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What Is Sleep Apnea And Who Gets It?

By at February 14, 2011 | 11:56 am | Print

What Is Sleep Apnea And Who Gets It?

What is Sleep Apnea?
By Nurse Kimberly

Today I was prompted to learn more about the disorder known as sleep apnea after I read an alarming article on CNN. The picture under the headline in the article showed a little boy sleeping on his side surrounded by chocolate candies. He was overweight. The point of the picture, as I took it, was to bring awareness that overweight and obese children are suffering from airway disorders. That is both scary and ridiculous. How do we let something get to that point? I am not pointing a finger, just posing a question. So I decided to learn more about the disorder.

What is sleep apnea? There are three different types of sleep apnea. The most common of the three is obstructive sleep apnea. The other two types are known as central sleep apnea and complex sleep apnea. Complex sleep apnea is a combination of obstructive sleep apnea and central sleep apnea.

Obstructive sleep apnea happens when the muscles in your throat relax and block the airway while sleeping. Breathing is intermittently interrupted repeatedly because of this. Sometimes breathing can be disrupted for 10-20 seconds. This can go on all night long. The brain senses that no breath has been taken and briefly wakes one up from sleeping so that the airway can be reopened. This happens so quickly that most people don’t remember it. It is also another reason why people with obstructive sleep apnea often feel tired even after they think they have had a complete nights sleep. Because of the repeated brief intervals of waking up to breath, the body is not able to reach a deep sleep.

Sleep Apnea is a disorder that can lead to serious health consequences and complications. It can lead to having a stroke, high blood pressure, congestive heart failure, and fatigue. The Mayo clinic says that sleep apnea in children can lead to hyperactivity disorder and sometimes a diagnosis of ADHD. Anyone can develop sleep apnea. It doesn’t matter if your male, female, old, or young you could be at risk.

A common symptom of obstructive sleep apnea is loud snoring often followed by a pause in breathing. Some other signs that someone might be suffering from the disorder are fatigue, dry mouth and sore throat in the morning, long pauses in breathing while asleep, startling and abrupt awakening with shortness of breath, nocturia ( getting up at night to urinate frequently), and morning headaches. Not all people who suffer from these symptoms have obstructive sleep apnea. These are just some of the common symptoms shared by those who do.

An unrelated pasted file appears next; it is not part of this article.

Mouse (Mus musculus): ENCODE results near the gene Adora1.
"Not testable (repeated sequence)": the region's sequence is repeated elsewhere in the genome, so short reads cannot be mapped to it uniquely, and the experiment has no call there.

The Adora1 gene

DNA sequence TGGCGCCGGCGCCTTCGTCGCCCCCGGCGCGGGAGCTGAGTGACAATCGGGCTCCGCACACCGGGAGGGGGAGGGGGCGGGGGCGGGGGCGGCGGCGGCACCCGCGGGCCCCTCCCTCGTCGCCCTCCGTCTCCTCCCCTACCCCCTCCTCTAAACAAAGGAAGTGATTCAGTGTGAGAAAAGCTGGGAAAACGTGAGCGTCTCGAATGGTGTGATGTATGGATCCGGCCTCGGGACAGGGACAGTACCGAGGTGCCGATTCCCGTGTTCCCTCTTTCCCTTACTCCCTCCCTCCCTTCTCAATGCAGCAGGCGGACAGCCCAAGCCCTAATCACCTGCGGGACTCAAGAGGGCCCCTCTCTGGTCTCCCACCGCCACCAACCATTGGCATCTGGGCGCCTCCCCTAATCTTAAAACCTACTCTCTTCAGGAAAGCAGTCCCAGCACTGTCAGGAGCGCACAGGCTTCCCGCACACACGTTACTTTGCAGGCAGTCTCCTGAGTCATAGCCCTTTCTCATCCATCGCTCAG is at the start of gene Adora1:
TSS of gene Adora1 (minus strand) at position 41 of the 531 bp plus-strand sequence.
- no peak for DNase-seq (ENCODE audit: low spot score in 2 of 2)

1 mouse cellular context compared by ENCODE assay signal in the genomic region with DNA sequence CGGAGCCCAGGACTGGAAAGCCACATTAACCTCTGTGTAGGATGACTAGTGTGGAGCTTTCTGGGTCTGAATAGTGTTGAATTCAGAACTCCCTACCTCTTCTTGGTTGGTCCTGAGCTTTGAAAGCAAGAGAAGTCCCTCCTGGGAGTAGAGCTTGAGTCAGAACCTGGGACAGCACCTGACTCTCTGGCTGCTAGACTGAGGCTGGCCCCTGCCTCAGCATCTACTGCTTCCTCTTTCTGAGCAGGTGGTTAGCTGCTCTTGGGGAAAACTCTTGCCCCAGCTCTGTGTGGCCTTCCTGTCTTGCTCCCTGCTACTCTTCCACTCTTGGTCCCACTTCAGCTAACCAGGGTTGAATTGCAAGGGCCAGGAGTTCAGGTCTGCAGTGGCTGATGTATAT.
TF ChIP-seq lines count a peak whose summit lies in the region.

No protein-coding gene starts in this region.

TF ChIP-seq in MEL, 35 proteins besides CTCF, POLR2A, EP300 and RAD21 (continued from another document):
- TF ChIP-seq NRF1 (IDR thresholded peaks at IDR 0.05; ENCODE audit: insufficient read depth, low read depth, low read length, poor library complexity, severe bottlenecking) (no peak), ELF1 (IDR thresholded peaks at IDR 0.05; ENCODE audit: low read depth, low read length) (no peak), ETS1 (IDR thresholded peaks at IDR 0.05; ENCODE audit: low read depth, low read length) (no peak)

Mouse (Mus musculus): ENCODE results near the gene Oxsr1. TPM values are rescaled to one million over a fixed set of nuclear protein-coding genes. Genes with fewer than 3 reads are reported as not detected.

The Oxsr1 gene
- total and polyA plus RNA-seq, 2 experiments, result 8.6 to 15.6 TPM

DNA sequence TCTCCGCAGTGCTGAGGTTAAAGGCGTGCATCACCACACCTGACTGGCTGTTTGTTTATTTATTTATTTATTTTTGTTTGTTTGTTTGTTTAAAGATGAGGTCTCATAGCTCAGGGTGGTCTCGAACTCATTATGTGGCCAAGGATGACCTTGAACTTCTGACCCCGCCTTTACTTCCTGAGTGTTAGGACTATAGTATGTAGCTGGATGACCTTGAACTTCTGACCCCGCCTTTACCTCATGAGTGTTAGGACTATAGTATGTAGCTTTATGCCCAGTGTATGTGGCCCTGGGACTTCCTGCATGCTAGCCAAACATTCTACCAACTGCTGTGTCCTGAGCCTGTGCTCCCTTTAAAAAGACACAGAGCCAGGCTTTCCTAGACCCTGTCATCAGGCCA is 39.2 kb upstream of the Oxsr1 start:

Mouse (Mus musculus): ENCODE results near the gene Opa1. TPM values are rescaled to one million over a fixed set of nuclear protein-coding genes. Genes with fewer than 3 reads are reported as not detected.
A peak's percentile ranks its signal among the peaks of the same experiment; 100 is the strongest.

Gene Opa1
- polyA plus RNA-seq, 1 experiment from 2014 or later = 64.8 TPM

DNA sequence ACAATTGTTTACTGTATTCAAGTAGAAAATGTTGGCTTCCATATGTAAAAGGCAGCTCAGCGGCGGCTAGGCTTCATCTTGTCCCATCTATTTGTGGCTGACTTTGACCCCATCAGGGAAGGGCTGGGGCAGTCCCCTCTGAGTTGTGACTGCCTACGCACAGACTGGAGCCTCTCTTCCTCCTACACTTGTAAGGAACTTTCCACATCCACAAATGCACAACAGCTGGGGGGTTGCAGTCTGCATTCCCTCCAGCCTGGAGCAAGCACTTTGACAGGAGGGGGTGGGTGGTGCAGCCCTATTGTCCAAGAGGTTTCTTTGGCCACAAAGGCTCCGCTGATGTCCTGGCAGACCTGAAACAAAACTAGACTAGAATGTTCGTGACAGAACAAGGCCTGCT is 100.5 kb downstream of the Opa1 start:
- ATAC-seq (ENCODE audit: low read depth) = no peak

There are several risk factors for developing obstructive sleep apnea. Smokers and those who have diabetes are at three times the risk of developing sleep apnea. Those who have high blood pressure, chronic nasal congestion, and a  family history of the sleep disorder are also at a higher risk. In the clinical setting many of the patients I treat diagnosed with obstructive sleep apnea are overweight and obese. Not everyone overweight and obese has this disorder but it significantly increases one’s chance for developing it. When someone is overweight and has too much fat deposited around their neck it can easily obstruct their airway. However, thin people can also develop the disorder. There are other risk factors but these highlight some of the most frequently mentioned risk factors.

What happens if a child or an adult are diagnosed with this? How is it treated? There are a series of non invasive tests a doctor can perform to diagnose sleep apnea. Once diagnosed the aggressiveness of treatment will depend on the severity of the disorder. Treatment is necessary in order to help prevent other health consequences.

If sleep apnea is not severe when diagnosed lifestyle changes could be the first line of treatment a doctor recommends. Weight loss, smoking cessation, and refraining from drinking alcohol can sometimes reverse the disorder and are often suggested as treatment for mild sleep apnea. If lifestyle changes don’t improve the signs and symptoms of sleep apnea or if the disorder is more severe more aggressive treatment will be needed. Some of the patients I take care of who suffer from sleep apnea have to wear a mask at night connected to a machine called a continuous positive airway pressure (CPAP) machine. This prevents their airway from becoming occluded. There are also oral airways, medications, and surgical procedures that can be helpful in treating sleep apnea.

If you, your child, or someone you know suffers from the symptoms mentioned above make an appointment with your physician to discuss your condition further. If you have been diagnosed with sleep apnea and your doctor has suggested weight loss look into the My Family Plate FREE Starter Kit. We offer tips, help, and meal plans to help you make healthy lifestyle changes.

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